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Let's say I have a signal $s(t)$ and two filters $f_1(t)$ and $f_2(t)$, I also have a threshold $A$.

Now I define $a_1(t)$ as $a_1(t) = \min(s(t),A)$, then I do the convolution of $a_1* f_1$.

Now I also define $a_2(t)$ as $a_2(t) = \max(0, s(t)-A)$, (ie. whatever is above $A$) then I do the convolution of $a_2*f_2$.

The total result $a$ is $a=a_1*f_1+a_2*f_2$.

Is there a name for such a kind of filter?

Basically, I do some convolution filter on some part of the input, and some other convolution on the remaining part of the input, then add the results

This can also by generalized with more than 2 filters, or continuous thresholds and continuously parametrized convolution functions

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  • $\begingroup$ Can you please clarify what a1 and s1 are in equations, by editing your question? Thanks! $\endgroup$ – Maximilian Matthé Feb 14 '17 at 21:44
  • $\begingroup$ Well, when adding $a=a_1+a_2$ this exactly yields $s(t)$. I suppose you want to add $a=f_1*a_1 + f_2*a_2$, dont you? $\endgroup$ – Maximilian Matthé Feb 14 '17 at 21:54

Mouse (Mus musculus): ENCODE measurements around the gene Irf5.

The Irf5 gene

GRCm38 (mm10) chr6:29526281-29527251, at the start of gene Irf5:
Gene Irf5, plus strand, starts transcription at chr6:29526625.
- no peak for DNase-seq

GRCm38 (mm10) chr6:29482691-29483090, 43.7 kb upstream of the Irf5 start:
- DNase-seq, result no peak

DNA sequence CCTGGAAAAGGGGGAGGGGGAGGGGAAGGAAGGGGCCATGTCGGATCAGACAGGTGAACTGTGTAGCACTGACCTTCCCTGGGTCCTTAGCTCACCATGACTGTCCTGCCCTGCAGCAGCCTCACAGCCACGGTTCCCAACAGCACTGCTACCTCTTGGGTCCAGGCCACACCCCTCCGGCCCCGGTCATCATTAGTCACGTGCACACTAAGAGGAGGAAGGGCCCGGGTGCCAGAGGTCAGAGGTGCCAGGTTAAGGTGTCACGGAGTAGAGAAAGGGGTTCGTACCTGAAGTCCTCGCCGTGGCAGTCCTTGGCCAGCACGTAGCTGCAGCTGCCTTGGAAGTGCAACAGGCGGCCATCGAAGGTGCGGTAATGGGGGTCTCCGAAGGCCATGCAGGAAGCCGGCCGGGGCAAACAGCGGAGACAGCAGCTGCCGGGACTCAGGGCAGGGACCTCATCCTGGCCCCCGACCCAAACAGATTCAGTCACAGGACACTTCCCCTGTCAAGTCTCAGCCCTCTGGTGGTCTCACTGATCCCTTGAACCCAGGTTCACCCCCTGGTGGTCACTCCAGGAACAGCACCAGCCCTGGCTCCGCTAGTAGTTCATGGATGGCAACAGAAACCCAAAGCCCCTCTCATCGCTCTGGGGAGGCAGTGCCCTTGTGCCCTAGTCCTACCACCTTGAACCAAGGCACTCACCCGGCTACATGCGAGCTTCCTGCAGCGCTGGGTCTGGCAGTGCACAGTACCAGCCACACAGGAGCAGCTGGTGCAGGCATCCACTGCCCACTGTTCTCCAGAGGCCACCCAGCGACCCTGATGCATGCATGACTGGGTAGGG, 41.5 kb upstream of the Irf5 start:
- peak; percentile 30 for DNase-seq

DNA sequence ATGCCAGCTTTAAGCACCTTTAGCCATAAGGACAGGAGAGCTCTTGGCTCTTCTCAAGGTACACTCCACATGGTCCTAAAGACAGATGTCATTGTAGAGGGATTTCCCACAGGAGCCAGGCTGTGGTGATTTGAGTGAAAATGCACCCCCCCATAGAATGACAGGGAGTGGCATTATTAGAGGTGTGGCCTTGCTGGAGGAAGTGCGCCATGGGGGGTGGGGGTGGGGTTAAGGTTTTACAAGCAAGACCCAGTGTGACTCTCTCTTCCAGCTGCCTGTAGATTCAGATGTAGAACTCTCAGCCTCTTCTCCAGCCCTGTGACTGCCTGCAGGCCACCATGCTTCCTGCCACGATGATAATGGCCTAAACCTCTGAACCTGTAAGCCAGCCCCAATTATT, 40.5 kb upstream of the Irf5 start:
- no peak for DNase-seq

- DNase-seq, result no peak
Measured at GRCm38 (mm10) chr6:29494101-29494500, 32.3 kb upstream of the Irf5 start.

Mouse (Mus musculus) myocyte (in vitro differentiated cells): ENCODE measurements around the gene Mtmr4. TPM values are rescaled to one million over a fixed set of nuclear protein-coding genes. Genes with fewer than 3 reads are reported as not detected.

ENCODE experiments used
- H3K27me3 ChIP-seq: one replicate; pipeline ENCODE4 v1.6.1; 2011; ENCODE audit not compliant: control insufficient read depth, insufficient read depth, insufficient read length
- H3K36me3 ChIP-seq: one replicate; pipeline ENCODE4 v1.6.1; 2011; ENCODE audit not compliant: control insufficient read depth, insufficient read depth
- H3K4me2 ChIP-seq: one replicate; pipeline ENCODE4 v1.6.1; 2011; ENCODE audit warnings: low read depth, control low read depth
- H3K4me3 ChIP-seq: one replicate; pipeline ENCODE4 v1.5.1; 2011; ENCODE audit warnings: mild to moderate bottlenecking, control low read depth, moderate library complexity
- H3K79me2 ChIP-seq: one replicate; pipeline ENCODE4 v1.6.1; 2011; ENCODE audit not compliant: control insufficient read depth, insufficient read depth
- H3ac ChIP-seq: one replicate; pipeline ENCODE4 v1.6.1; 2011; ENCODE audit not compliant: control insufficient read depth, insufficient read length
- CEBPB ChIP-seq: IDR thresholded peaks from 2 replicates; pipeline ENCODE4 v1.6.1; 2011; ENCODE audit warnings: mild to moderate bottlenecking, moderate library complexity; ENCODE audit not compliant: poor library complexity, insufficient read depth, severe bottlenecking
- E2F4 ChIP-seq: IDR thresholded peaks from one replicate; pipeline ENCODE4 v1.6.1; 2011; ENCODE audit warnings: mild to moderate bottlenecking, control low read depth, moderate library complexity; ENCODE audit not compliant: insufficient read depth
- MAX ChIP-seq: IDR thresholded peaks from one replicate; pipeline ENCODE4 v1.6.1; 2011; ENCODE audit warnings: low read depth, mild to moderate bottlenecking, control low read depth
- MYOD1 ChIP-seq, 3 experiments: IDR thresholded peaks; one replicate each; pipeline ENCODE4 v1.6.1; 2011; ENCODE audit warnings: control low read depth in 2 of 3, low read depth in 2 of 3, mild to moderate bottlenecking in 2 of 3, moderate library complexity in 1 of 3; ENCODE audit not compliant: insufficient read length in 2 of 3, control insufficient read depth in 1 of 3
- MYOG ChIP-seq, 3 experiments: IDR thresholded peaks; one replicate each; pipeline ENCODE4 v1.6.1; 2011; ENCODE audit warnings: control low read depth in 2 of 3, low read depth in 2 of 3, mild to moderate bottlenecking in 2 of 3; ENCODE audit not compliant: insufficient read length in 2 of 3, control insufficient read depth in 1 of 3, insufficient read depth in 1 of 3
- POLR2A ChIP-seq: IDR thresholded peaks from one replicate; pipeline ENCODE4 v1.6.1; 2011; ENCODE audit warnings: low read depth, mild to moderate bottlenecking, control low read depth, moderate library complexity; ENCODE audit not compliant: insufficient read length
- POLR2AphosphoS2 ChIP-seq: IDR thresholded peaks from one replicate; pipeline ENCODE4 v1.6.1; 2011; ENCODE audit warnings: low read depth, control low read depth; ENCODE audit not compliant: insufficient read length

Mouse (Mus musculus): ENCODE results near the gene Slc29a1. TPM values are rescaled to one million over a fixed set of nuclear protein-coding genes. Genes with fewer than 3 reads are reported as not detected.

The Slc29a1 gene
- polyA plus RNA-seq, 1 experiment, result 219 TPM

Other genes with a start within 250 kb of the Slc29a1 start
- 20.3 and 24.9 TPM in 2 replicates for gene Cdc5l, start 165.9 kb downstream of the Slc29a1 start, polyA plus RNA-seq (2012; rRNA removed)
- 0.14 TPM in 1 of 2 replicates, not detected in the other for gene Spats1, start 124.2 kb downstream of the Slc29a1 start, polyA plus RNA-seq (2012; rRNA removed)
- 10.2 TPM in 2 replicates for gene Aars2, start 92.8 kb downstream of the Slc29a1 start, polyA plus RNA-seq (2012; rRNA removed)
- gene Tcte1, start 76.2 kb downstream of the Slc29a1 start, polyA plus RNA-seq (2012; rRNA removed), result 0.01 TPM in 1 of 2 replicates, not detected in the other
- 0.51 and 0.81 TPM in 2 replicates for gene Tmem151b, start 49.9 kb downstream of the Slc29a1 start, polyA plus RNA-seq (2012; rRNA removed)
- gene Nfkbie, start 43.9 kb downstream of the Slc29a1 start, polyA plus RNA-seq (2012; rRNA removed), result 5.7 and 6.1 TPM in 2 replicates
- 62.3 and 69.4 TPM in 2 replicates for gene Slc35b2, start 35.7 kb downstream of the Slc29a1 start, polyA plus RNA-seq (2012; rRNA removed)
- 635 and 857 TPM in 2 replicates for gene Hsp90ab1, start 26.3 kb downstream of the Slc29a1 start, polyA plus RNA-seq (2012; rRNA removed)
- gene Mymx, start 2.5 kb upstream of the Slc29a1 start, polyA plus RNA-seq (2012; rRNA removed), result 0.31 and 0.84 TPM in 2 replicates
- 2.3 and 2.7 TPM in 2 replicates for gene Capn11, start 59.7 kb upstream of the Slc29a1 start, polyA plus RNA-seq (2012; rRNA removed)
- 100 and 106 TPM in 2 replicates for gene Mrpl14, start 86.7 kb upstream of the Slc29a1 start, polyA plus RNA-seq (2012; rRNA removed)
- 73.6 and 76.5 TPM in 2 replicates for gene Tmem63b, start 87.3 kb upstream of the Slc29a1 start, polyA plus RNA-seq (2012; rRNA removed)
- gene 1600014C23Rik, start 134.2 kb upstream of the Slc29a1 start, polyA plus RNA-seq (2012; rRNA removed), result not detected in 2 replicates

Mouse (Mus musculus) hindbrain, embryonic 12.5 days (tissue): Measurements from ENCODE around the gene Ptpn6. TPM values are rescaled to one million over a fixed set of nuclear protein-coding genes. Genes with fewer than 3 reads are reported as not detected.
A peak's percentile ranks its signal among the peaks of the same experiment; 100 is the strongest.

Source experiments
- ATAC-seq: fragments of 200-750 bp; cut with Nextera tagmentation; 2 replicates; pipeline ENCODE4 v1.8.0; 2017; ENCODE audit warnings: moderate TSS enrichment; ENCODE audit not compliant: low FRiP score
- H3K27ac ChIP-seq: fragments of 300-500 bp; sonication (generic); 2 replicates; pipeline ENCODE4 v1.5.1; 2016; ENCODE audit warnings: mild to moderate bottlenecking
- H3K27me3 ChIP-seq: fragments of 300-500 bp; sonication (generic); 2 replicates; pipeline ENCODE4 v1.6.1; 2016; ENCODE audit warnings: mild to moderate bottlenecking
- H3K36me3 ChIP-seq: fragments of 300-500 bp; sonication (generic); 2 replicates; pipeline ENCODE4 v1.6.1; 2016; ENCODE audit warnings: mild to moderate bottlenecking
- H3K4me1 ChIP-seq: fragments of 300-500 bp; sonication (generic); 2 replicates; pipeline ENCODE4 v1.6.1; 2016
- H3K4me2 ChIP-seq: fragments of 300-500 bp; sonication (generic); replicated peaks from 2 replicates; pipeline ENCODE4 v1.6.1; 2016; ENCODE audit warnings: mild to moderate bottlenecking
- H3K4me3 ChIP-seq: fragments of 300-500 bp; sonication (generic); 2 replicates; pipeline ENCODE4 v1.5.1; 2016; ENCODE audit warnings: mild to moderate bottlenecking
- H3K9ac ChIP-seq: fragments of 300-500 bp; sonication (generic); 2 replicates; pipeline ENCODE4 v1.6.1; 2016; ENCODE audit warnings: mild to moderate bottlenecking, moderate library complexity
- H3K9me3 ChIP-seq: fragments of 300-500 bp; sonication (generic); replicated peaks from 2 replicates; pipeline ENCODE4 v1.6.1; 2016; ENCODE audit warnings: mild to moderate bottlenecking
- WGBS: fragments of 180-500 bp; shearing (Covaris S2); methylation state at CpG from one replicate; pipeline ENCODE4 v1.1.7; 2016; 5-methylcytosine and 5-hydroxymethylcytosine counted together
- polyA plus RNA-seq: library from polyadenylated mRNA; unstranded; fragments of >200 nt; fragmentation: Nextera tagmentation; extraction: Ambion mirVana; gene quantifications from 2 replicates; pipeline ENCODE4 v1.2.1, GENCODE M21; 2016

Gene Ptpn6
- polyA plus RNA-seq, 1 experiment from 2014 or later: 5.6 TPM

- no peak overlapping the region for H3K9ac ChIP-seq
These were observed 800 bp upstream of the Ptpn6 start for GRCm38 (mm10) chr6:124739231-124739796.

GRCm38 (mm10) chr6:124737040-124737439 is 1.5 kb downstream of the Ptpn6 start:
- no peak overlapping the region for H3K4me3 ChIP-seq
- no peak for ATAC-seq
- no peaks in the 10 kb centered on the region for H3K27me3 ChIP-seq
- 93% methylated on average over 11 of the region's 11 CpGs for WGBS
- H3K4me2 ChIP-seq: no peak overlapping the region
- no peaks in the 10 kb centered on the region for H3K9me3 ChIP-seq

• $\begingroup$ I can't think of any signal / problem where this is overly useful, since your thresholding operation introduces new frequencies into your signal. It feels like you're asking for something that solves a problem that you think solves your actual problem... this might be a case of the XY Problem; I think you should add background to your question to explain what you're doing. $\endgroup$ – Marcus Müller Feb 14 '17 at 21:54
  • $\begingroup$ @lezebulon fixed that $\endgroup$ – Marcus Müller Feb 14 '17 at 21:56
  • $\begingroup$ @MarcusMüller for instance, I have a signal such that if it's too above a threshold, I want to integrate what's above over a longer period (so in that case the support of f2 is longer than the support of f1). This allows me to smooth differently my input depending on its value $\endgroup$ – lezebulon Feb 14 '17 at 21:57
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Is there a name for such a kind of filter?

No. (Ok, there probably is, but it's not commonly used)

The point is that your filter is not a linear system, and thus has properties that make it unsuitable for most applications. Hence, I'd neither heard of someone using it, nor of someone giving it a name.

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If you have the computing capacity to run the two convolution algorithms in parallel side by side, you can fade between the two outputs based on the threshold $A$. You can even specify the speed and curve of the fading beside the threshold if you want.

This technique is often used for applications where you have to deal with parameter changes in the algorithms with minimalized transients in the output signals.

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